2019 Corn Yield Forecasts as of September 17
Patricio Grassini, Associate Professor of Agronomy and Horticulture, Extension Cropping System Specialist and Water for Food Institute Fellow; Jose Andrade, UNL Research Assistant Professor of Agronomy and Horticulture; Juan Ignacio Rattalino Edreira, Research Assistant Professor; Gonzalo Rizzo, UNL Ph.D. Student; Haishun Yang, Associate Professor of Agronomy and Horticulture and Water for Food Institute Fellow; Keith Glewen, Extension Educator, and Jennifer Rees, Extension Educator; Jeff Coulter, Professor and Extension Specialist, University of Minnesota; Mark Licht, Extension Cropping System Agronomist, and Sotirios Archontoulis, Assistant Professor, both at Iowa State University; Ignacio Ciampitti, Crop Production and Cropping System Specialist and Assistant Professor of Agronomy, Kansas State University; Ray Massey, Extension Professor, University of Missouri; Peter Thomison, Extension Specialist and Professor, Ohio State University
This is the last article in a series that summarizes the simulated crop stages and yield forecasts across the Corn Belt. To evaluate the impact of this season’s weather on corn yield and its spatial variability across the Corn Belt, simulations of 2019 real-time crop stage were performed for 37 locations across the Corn Belt using the UNL Hybrid-Maize crop model; the data can be viewed here. Details on the UNL Hybrid-Maize crop model and the underpinning methodology to simulate phenology and forecast end-of-season yields is described in a previous article.
Crop Stages and Weather Conditions during The Past Month
Corn has reached black layer at most locations, except for the northern (northern Iowa and Nebraska, Minnesota, and North Dakota) and eastern (Ohio, Indiana, Michigan, and eastern Illinois) regions of the Corn Belt (Figure 2). During the last month, most locations exhibited near-normal rainfall except in North Dakota, Minnesota, and a few sites in Nebraska that showed above-normal rainfall.
Night temperature tended to be above normal in all states except for those in the northern fringe of the Corn Belt (North Dakota, Minnesota, and Michigan), where night temperature has remained near normal. A summary of weather conditions during the past four weeks is shown in Figure 1.
Figure 2. Simulated developmental stage for irrigated and rainfed corn at each location. R4: dough; R5: dent; matured: physiological maturity.
Near Or Above-Average Yields In Irrigated Corn
Forecasted end-of-season irrigated yields are shown in Figures 3 and 4. About 40% of the irrigated sites exhibited near-average yields in southeast Nebraska and Garden City, Kansas, and most likely will in northeast Nebraska. Three sites presented above-average yields (Silverlake, Scandia, and McCook), which is also the most likely scenario in western Nebraska. Northern sites in Nebraska, where corn has not already matured, still have a small chance of below-average yield associated with frost-damage risk as shown in Table 1, but, overall, they also look like they will reach near-average yields.
Figure 3. Vertical lines indicate the range of forecasted 2019 corn yield potential by September 17 based on average 2019 planting date at each location. Horizontal lines indicate the 25th and 75th percentiles of the yield distribution (associated with respective adverse and favorable weather scenarios during the rest of the season). The blue squares indicate the long-term (2005-2018) average yield potential at each location and the red dots represent the forecasted 2019 corn yield potential at sites that have already reached maturity. Separate charts are shown for irrigated corn and rainfed corn.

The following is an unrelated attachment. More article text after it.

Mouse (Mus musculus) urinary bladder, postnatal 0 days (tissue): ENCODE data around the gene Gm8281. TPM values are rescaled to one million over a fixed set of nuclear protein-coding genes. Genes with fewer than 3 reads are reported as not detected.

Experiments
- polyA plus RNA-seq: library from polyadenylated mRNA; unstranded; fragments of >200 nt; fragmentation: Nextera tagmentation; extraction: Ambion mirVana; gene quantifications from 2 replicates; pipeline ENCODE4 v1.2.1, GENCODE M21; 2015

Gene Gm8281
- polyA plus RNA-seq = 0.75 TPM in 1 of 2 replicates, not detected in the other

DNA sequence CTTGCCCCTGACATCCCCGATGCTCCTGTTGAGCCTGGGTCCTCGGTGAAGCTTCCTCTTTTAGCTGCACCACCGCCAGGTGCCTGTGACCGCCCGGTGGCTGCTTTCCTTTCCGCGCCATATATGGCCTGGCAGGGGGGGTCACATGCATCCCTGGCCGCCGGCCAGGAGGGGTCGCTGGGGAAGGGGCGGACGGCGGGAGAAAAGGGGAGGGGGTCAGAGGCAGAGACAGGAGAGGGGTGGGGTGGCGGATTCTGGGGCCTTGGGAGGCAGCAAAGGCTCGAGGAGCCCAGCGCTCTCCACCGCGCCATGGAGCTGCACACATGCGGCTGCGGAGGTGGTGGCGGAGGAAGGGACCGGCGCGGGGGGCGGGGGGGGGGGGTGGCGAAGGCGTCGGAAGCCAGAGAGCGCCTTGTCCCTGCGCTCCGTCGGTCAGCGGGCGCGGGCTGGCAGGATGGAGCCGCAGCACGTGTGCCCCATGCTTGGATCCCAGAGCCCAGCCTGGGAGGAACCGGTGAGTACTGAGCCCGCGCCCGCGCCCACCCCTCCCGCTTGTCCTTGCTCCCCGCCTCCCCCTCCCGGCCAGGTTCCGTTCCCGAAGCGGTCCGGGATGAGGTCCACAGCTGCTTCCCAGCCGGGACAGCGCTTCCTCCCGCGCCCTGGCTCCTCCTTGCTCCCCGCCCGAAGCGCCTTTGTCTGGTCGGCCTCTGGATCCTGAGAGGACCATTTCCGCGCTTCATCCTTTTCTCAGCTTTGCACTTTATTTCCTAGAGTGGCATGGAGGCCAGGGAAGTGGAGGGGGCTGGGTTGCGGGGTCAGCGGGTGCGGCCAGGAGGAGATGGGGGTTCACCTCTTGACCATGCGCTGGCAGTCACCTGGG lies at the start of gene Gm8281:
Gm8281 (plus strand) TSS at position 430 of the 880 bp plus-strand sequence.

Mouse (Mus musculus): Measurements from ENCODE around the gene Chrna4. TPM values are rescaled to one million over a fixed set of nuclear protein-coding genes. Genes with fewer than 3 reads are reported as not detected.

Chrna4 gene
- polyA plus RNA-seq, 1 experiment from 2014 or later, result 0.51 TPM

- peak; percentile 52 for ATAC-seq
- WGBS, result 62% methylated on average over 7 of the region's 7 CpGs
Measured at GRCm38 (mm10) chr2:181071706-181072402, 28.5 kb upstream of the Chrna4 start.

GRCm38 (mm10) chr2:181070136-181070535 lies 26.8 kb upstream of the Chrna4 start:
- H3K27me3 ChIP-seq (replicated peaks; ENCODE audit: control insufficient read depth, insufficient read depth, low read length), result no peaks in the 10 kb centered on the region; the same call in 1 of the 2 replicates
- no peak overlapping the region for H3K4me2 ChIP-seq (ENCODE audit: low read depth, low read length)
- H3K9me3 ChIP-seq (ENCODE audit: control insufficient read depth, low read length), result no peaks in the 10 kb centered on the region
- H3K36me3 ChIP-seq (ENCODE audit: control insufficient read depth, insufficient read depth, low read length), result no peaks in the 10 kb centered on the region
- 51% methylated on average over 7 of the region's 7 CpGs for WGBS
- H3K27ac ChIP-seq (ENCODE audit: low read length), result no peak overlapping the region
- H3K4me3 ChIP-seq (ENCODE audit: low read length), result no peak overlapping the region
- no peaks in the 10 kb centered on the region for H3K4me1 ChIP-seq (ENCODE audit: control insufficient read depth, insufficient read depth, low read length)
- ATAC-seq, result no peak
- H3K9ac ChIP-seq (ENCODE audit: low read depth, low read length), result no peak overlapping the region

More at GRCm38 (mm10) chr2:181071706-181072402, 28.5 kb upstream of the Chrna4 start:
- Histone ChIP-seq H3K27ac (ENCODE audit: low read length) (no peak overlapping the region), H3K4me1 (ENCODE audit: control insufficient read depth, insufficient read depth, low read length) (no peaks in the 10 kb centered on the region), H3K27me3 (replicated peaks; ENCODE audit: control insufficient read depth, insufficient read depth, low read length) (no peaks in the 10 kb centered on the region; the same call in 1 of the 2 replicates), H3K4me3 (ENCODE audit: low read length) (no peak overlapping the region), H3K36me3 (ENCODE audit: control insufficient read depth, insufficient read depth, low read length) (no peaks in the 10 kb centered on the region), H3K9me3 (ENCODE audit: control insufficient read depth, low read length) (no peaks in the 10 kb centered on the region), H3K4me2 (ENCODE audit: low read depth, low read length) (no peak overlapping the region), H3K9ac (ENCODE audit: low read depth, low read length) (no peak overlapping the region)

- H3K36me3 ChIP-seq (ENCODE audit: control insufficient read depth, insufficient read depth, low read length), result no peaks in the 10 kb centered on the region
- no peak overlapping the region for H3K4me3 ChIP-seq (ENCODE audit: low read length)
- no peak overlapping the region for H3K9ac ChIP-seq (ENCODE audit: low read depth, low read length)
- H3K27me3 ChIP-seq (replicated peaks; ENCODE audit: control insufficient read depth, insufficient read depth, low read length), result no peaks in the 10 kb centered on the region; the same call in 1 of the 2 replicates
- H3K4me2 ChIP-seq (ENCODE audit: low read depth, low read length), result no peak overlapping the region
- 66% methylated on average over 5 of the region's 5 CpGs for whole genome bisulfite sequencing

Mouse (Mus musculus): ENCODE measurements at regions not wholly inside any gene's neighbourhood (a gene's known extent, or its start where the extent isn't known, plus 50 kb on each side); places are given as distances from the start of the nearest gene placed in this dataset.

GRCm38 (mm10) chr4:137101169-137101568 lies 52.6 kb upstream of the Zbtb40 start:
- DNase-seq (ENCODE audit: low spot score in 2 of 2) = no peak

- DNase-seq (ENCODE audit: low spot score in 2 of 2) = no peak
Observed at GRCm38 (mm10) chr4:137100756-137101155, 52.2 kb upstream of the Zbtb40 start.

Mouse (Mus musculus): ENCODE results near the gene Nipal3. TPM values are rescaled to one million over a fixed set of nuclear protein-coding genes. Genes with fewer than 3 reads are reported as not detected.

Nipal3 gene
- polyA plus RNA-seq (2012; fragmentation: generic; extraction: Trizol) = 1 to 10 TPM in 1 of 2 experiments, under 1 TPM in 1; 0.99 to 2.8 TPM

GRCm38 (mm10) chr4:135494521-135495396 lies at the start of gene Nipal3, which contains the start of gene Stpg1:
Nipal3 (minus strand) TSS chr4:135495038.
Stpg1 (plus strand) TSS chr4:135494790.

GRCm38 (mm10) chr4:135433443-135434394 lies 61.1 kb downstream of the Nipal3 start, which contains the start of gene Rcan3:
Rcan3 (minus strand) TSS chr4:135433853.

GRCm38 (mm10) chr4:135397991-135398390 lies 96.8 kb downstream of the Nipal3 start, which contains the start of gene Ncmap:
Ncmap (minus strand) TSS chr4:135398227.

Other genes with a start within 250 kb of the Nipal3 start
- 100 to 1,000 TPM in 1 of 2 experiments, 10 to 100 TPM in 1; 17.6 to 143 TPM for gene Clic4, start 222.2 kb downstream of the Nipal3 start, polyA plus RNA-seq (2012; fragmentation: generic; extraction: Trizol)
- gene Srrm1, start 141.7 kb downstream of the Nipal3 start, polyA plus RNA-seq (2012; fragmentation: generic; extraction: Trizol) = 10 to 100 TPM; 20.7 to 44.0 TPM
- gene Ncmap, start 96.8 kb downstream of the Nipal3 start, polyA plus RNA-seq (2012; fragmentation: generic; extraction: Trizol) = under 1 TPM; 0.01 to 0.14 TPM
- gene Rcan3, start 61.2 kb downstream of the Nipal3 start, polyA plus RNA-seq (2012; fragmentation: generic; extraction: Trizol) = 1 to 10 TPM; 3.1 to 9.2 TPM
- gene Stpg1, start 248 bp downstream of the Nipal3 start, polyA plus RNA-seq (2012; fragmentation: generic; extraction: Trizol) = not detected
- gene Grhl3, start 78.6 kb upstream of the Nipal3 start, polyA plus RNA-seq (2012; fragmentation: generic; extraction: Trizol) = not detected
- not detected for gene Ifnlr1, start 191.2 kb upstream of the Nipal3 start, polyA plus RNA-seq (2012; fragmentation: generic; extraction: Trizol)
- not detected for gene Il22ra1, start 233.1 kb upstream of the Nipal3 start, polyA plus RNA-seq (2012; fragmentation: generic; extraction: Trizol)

Above-Average Yields Prevail For Rainfed Corn
Forecasted end-of-season yields for rainfed corn indicate above-average yield at two-thirds of the sites (Figures 3 and 4), with yields well above historical averages in Nebraska, Kansas, and Missouri. In contrast, most sites in Iowa and Bondville, Illinois are forecasted to be near average. Only one site (South Charleston, Ohio) is expected to be below average. In the case of Michigan, there is a high probability for yield to be below or near average.
Figure 4. Probability of the 2019 yield potential to be below (<10%, red color), near (± 10%, yellow color), and above (>10%, green color) the long-term (2005-2018) average yield potential at each location. Separate maps are shown for irrigated corn and rainfed corn. The larger a color section is within the pie chart, the higher the probability that end-of-season corn yield will be in that category.
Overall, it looks like a good year for corn at most sites for which we performed the yield forecasts, except for one site in the eastern fringe of the Corn Belt. Still, note that these forecasts do not take into consideration problems with stand emergence, hail/flooding damage, replanting situations, disease, or nitrate leaching. In fields negatively affected by these constraints, actual yields will be lower than estimates provided here. It is important to keep in mind that yield forecasts are not field-specific and, instead, represent an estimate of average on-farm yield for a given location and surrounding area in absence of the yield-reducing factors mentioned here. Likewise, crop stages and forecasted yields will deviate from the ones reported here in fields with planting dates or hybrid maturities that differ markedly from the ones used as the basis for the forecasts.